#MeToo and the First Amendment
Understanding the importance of protecting survivor’s freedom of speech
By: Hannah Olund
Harvey Weinstein’s accusations and the #MeToo movement have taken the United States by storm over the past year. The lawyer who represented Ashley Judd in one of the most controversial cases in Hollywood’s history spoke at the Silha Center on October 18th. Ted Boutrous Jr. spoke about the importance of protecting the First Amendment during this pivotal moment in history. Boutrous decided to represent Judd when she sued Weinstein for defamation after finding out he had purposely sabotaged her career.
Boutrous has spent his career defending media organizations and their freedoms, but now he is focusing on defending the voices of sexual assault survivors. “#MeToo movement is one of the most remarkable First Amendment movements,” Boutrous said. After the #MeToo movement erupted, Boutrous tweeted, “I repeat: I will represent pro bono anyone #Trump sues for exercising their free speech rights. Many other lawyers have offered to join me.” His tweet went viral, and one day, Judd took him up on his offer.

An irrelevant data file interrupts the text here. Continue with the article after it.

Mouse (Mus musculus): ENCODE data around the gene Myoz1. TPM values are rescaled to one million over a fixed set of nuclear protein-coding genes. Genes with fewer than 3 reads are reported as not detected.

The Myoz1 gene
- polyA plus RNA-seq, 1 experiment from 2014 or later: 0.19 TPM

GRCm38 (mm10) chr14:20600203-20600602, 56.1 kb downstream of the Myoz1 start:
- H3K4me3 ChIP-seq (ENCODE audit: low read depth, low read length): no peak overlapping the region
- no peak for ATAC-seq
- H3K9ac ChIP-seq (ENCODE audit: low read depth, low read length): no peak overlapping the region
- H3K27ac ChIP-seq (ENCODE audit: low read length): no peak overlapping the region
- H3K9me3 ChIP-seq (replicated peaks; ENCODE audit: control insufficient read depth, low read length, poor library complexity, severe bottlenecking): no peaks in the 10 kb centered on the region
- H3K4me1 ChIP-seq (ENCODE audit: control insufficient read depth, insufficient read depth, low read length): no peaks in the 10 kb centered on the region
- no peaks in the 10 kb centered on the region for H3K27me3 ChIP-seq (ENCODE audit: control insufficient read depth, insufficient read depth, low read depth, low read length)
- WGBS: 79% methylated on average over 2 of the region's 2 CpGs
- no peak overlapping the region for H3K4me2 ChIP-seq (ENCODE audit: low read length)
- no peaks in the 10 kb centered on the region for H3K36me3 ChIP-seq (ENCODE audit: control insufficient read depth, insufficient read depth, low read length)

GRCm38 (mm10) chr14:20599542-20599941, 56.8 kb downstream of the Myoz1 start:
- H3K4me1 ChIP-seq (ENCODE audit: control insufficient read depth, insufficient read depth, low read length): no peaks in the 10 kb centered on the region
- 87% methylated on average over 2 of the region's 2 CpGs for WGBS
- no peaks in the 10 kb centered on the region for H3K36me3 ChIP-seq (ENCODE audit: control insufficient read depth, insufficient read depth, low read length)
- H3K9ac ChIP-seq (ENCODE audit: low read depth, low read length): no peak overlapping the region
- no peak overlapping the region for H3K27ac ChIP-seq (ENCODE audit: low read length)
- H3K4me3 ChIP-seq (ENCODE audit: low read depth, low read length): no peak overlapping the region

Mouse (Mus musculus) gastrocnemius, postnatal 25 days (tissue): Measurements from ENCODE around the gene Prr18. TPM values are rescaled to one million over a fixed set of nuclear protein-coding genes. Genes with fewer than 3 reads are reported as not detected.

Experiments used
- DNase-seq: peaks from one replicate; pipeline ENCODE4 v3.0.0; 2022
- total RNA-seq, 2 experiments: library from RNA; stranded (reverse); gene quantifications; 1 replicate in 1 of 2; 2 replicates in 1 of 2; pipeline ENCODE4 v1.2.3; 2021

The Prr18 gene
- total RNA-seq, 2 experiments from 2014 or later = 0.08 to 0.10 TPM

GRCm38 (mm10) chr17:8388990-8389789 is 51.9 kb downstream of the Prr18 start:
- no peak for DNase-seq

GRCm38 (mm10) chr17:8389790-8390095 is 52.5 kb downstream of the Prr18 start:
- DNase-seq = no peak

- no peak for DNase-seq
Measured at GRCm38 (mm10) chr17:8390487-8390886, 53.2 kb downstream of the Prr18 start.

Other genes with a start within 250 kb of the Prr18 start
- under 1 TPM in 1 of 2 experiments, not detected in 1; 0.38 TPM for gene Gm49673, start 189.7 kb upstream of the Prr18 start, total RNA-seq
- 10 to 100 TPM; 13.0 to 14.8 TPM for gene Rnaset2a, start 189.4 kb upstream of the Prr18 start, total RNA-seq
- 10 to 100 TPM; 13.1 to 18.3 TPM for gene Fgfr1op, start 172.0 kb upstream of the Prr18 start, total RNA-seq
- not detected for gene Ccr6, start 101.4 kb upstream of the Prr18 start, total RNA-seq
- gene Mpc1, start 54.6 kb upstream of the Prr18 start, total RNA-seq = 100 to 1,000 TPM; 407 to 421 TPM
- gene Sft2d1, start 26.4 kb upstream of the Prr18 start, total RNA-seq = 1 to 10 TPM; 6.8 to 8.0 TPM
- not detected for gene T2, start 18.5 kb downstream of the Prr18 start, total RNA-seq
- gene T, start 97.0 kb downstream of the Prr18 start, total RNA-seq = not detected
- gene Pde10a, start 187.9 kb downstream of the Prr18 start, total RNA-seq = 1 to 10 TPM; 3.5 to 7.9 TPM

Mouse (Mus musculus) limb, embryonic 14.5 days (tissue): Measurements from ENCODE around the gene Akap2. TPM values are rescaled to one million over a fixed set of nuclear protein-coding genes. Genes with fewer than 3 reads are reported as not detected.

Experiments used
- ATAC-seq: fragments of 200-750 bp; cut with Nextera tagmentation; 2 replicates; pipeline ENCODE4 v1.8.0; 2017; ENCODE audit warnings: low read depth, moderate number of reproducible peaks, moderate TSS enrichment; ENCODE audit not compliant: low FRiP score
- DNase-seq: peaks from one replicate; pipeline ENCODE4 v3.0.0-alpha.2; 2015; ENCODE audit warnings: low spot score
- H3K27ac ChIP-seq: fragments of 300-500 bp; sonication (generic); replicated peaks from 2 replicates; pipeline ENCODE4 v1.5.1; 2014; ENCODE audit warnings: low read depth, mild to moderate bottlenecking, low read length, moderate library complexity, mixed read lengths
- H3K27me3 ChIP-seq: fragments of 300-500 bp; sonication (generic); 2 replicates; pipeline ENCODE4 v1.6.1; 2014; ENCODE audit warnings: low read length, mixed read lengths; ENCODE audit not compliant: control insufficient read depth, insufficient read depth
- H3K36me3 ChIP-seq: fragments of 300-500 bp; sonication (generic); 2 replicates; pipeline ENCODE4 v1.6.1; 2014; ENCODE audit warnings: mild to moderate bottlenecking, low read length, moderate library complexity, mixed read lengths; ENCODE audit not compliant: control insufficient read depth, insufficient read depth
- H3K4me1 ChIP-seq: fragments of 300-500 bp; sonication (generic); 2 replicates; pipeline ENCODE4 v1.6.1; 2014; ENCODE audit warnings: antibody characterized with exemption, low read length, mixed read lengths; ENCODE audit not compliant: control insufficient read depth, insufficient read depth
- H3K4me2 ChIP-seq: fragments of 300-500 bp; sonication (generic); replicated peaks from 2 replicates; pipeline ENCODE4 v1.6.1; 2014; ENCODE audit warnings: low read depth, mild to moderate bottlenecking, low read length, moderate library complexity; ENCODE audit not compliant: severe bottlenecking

Boutrous is committed to supporting the voices of women speaking up against powerful men who are trying to silence them. He wanted them to know that they would have someone to represent and that they no longer needed to be silenced by their assailants’ threats. Boutrous and Judd believe their case against Weinstein is important because it publicly punishes and deters people from this kind of behavior. “Time is up for that kind of behavior in our country,” Boutrous said.
“We need strong First Amendment protection now more than ever,” Boutrous urged. When the sexual assault allegations were made against candidate Trump, Boutrous said he thought it was ridiculous that a candidate running for president would threaten women for coming out with sexual assault allegations in this way. This sort of behavior has continued to escalate since then. “The #MeToo movement is made of strong people using the first amendment to speak their stories,” and that is what we need today, Boutrous said.